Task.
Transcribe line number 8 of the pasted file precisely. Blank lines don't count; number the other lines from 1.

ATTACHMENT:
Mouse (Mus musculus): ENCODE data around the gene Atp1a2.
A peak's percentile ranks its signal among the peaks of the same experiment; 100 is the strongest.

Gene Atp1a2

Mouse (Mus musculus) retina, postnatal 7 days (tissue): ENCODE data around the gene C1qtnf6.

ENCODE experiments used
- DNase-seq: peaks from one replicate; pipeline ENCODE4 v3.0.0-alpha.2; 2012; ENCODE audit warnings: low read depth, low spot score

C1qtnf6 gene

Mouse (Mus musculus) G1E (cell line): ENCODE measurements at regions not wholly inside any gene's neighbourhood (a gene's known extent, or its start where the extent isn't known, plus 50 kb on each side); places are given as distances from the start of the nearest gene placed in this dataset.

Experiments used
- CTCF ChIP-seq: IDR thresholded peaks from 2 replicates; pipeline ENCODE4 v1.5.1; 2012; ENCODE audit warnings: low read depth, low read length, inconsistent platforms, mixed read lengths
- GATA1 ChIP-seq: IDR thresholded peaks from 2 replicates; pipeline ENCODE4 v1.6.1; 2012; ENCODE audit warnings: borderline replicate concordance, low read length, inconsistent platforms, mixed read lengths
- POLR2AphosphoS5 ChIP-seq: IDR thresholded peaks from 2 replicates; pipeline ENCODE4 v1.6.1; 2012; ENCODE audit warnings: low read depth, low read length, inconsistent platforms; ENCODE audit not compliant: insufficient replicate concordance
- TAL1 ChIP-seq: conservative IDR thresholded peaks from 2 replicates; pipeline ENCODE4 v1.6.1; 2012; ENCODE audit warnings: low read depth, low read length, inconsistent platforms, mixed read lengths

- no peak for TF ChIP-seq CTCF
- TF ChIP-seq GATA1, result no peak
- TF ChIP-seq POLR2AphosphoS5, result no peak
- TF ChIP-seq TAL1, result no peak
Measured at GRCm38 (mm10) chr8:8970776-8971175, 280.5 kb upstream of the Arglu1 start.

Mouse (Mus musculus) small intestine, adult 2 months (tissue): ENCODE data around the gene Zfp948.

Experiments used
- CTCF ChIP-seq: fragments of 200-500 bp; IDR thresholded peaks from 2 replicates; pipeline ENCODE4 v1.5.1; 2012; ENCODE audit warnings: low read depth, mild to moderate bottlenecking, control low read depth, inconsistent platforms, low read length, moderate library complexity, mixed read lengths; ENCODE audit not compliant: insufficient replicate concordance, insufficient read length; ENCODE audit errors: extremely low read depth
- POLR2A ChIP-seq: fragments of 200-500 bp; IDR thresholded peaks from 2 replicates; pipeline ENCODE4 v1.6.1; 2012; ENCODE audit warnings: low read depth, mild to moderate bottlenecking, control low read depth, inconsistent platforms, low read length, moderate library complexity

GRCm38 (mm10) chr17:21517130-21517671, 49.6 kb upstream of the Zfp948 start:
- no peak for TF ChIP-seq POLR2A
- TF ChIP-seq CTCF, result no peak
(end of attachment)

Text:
Mouse (Mus musculus) G1E (cell line): ENCODE measurements at regions not wholly inside any gene's neighbourhood (a gene's known extent, or its start where the extent isn't known, plus 50 kb on each side); places are given as distances from the start of the nearest gene placed in this dataset.